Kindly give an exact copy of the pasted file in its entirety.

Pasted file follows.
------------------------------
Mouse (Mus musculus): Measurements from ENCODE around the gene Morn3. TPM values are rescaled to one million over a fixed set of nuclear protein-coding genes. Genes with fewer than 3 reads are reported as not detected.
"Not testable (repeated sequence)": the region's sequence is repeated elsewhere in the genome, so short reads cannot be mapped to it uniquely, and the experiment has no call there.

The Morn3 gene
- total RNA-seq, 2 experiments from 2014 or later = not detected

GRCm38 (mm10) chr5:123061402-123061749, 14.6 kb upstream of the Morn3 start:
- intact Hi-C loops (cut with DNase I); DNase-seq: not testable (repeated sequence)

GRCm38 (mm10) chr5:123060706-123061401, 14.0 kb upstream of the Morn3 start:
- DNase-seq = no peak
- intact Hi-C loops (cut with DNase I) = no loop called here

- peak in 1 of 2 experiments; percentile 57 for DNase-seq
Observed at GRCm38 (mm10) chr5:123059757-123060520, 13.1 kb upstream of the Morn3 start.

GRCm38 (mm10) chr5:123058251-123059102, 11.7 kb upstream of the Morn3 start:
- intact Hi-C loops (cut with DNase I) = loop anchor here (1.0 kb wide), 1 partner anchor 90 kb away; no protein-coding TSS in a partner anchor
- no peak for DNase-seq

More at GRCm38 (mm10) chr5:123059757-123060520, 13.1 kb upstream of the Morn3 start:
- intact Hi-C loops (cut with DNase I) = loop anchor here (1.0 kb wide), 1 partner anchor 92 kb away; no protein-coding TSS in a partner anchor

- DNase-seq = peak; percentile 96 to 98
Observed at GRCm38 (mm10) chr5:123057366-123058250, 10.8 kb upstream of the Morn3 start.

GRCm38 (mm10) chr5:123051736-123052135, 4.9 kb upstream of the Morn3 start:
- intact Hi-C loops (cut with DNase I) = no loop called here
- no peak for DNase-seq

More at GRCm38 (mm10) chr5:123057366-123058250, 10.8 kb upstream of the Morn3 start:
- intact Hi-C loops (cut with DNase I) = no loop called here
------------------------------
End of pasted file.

Mouse (Mus musculus): Measurements from ENCODE around the gene Morn3. TPM values are rescaled to one million over a fixed set of nuclear protein-coding genes. Genes with fewer than 3 reads are reported as not detected.
"Not testable (repeated sequence)": the region's sequence is repeated elsewhere in the genome, so short reads cannot be mapped to it uniquely, and the experiment has no call there.

The Morn3 gene
- total RNA-seq, 2 experiments from 2014 or later = not detected

GRCm38 (mm10) chr5:123061402-123061749, 14.6 kb upstream of the Morn3 start:
- intact Hi-C loops (cut with DNase I); DNase-seq: not testable (repeated sequence)

GRCm38 (mm10) chr5:123060706-123061401, 14.0 kb upstream of the Morn3 start:
- DNase-seq = no peak
- intact Hi-C loops (cut with DNase I) = no loop called here

- peak in 1 of 2 experiments; percentile 57 for DNase-seq
Observed at GRCm38 (mm10) chr5:123059757-123060520, 13.1 kb upstream of the Morn3 start.

GRCm38 (mm10) chr5:123058251-123059102, 11.7 kb upstream of the Morn3 start:
- intact Hi-C loops (cut with DNase I) = loop anchor here (1.0 kb wide), 1 partner anchor 90 kb away; no protein-coding TSS in a partner anchor
- no peak for DNase-seq

More at GRCm38 (mm10) chr5:123059757-123060520, 13.1 kb upstream of the Morn3 start:
- intact Hi-C loops (cut with DNase I) = loop anchor here (1.0 kb wide), 1 partner anchor 92 kb away; no protein-coding TSS in a partner anchor

- DNase-seq = peak; percentile 96 to 98
Observed at GRCm38 (mm10) chr5:123057366-123058250, 10.8 kb upstream of the Morn3 start.

GRCm38 (mm10) chr5:123051736-123052135, 4.9 kb upstream of the Morn3 start:
- intact Hi-C loops (cut with DNase I) = no loop called here
- no peak for DNase-seq

More at GRCm38 (mm10) chr5:123057366-123058250, 10.8 kb upstream of the Morn3 start:
- intact Hi-C loops (cut with DNase I) = no loop called here